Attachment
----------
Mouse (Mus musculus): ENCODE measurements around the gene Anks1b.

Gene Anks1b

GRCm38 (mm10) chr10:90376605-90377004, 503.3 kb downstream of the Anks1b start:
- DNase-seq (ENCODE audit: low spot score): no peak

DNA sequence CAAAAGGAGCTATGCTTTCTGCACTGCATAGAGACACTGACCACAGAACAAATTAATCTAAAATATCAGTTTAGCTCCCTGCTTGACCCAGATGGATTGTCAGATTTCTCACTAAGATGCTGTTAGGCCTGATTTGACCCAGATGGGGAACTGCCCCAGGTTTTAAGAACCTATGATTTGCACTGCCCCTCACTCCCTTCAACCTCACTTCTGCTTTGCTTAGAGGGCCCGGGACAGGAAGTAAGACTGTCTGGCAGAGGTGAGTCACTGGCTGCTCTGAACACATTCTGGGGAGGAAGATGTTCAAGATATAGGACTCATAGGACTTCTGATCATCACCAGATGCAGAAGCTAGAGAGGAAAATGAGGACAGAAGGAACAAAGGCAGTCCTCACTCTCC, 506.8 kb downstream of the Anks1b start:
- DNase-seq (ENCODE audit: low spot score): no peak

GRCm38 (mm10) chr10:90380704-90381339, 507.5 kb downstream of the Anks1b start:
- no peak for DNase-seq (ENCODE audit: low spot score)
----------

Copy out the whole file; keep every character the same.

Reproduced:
Mouse (Mus musculus): ENCODE measurements around the gene Anks1b.

Gene Anks1b

GRCm38 (mm10) chr10:90376605-90377004, 503.3 kb downstream of the Anks1b start:
- DNase-seq (ENCODE audit: low spot score): no peak

DNA sequence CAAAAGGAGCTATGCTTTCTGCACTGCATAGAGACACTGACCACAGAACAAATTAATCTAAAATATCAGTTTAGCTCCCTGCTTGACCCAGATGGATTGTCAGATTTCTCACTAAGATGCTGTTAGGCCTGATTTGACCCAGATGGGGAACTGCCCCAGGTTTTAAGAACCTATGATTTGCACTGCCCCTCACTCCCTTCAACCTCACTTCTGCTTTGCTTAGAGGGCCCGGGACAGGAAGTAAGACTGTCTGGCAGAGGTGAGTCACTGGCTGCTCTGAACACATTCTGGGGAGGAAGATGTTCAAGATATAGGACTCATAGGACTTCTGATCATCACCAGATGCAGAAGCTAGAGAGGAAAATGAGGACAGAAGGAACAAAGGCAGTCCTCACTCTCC, 506.8 kb downstream of the Anks1b start:
- DNase-seq (ENCODE audit: low spot score): no peak

GRCm38 (mm10) chr10:90380704-90381339, 507.5 kb downstream of the Anks1b start:
- no peak for DNase-seq (ENCODE audit: low spot score)